They describe the case of a 15 year old girl who was witnessed being struck by lightning while using her mobile phone in a large park in London during stormy weather. She was successfully resuscitated, but one year later she suffered complex physical, cognitive, and emotional problems.
If someone is struck by lightning, the high resistance of human skin results in lightning being conducted over the skin without entering the body, explain the authors. This is known as flashover and has a low death rate. Conductive materials such as liquids or metallic objects disrupt the flashover and result in internal injury with greater death rates.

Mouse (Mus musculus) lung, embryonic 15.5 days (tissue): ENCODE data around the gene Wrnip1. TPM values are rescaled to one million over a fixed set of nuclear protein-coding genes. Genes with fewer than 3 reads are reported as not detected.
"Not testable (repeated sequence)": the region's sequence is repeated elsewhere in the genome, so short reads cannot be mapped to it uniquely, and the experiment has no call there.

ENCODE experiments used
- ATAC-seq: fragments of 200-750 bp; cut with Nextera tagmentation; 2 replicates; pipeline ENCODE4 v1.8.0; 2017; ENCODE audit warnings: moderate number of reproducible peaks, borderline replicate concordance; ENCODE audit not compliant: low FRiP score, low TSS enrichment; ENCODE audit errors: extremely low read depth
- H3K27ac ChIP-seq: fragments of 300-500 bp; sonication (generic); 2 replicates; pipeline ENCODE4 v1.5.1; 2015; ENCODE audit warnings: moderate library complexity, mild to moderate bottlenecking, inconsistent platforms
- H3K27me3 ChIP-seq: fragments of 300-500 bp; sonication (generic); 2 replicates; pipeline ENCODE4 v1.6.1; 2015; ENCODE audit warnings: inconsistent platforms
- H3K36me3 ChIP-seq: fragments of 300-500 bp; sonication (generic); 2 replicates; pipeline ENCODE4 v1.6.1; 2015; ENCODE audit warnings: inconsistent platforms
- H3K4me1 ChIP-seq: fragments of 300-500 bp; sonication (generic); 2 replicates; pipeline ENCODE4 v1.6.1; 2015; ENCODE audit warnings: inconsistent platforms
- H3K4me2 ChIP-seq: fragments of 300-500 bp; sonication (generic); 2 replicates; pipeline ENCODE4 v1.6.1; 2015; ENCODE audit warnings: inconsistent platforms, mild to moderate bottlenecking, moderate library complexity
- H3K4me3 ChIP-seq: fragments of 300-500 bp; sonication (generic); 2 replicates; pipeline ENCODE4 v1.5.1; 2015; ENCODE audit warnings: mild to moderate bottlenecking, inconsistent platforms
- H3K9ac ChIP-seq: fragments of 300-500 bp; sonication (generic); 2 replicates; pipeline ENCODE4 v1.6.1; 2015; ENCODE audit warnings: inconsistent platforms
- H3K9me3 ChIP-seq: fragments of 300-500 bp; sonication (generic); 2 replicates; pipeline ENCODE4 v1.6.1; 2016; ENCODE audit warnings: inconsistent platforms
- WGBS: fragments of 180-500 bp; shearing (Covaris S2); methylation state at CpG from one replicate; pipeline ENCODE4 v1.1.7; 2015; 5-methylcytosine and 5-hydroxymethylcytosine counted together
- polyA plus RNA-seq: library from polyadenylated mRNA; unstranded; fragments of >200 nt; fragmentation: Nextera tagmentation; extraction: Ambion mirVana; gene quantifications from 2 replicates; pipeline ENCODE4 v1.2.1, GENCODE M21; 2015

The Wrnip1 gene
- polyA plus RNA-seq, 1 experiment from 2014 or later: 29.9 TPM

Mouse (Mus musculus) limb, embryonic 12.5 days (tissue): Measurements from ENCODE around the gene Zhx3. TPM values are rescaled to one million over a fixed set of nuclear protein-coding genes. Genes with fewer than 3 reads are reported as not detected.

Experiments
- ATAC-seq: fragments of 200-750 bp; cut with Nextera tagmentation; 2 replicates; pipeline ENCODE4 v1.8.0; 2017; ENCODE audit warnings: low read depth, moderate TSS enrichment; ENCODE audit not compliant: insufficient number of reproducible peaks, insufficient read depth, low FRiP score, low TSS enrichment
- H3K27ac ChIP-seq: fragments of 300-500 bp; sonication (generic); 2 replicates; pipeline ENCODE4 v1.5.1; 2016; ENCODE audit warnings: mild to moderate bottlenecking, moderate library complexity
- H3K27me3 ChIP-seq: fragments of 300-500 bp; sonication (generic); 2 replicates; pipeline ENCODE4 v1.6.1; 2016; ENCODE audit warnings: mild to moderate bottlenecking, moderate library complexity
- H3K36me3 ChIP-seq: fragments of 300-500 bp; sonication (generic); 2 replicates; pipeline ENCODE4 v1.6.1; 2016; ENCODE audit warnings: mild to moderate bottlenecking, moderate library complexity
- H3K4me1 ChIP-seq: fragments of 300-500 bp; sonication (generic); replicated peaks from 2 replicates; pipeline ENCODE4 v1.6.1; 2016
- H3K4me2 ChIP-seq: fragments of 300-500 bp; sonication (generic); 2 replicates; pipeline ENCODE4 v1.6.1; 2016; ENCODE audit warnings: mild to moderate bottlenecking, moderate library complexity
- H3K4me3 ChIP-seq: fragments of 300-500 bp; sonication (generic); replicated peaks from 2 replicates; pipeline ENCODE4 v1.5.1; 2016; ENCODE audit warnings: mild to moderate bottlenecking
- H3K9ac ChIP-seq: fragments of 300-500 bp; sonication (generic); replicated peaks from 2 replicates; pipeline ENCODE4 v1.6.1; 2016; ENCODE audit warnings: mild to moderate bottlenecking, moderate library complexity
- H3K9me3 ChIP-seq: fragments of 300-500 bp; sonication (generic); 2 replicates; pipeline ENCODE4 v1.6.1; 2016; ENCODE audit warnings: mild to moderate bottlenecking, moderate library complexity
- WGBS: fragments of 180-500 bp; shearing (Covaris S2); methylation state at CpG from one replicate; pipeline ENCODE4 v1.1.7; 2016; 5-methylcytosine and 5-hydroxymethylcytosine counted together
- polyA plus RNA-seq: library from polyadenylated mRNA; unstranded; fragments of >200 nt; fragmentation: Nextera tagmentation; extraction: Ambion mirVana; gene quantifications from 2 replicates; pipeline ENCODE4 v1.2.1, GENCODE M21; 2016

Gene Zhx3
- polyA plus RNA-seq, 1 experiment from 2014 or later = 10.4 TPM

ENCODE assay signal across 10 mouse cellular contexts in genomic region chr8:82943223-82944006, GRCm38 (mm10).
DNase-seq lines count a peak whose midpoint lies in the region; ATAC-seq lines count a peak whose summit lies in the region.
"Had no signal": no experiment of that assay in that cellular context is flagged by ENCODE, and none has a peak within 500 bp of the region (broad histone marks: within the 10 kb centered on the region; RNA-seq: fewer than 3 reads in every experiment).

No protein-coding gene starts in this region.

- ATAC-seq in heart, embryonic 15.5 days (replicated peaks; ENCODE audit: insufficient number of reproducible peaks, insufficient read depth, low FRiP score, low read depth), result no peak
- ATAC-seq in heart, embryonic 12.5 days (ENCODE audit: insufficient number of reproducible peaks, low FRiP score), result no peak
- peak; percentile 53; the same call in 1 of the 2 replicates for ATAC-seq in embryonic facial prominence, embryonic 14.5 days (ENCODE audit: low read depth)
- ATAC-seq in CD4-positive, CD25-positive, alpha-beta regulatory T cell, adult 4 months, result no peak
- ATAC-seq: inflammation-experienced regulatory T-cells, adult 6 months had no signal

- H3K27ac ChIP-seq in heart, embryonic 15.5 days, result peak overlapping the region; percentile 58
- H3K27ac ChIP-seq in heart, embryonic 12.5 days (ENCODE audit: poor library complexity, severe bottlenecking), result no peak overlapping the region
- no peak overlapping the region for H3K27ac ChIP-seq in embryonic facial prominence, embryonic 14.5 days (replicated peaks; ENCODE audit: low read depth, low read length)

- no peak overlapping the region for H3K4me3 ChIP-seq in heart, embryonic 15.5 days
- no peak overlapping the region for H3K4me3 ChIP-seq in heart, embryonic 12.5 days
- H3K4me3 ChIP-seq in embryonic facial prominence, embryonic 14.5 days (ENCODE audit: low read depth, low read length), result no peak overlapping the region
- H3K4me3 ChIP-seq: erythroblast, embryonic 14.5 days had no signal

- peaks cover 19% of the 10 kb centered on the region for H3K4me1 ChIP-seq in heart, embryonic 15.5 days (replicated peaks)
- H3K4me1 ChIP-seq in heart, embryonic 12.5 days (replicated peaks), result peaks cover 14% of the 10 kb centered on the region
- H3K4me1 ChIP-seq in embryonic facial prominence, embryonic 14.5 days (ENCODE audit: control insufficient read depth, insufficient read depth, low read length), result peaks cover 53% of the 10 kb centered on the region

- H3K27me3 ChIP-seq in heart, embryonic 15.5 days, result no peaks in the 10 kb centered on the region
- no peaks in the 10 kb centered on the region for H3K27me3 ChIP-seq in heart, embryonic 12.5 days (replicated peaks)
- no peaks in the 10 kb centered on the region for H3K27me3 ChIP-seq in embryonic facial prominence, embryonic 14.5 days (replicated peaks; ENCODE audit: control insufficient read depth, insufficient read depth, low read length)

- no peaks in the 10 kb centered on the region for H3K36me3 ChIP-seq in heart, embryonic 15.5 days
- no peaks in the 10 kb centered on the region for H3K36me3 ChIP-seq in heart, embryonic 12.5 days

To their knowledge, no similar cases have been reported in the medical literature. They found three cases reported in newspapers in China, Korea, and Malaysia, all resulting in death.
"This rare phenomenon is a public health issue, and education is necessary to highlight the risk of using mobile phones outdoors during stormy weather to prevent future fatal consequences from lightning strike injuries related to mobile phones," say the authors.
"The Australian Lightning Protection Standard recommends that metallic objects, including cordless or mobile phones, should not be used (or carried) outdoors during a thunderstorm," they add. "We could not find any advice from British telecommunication companies."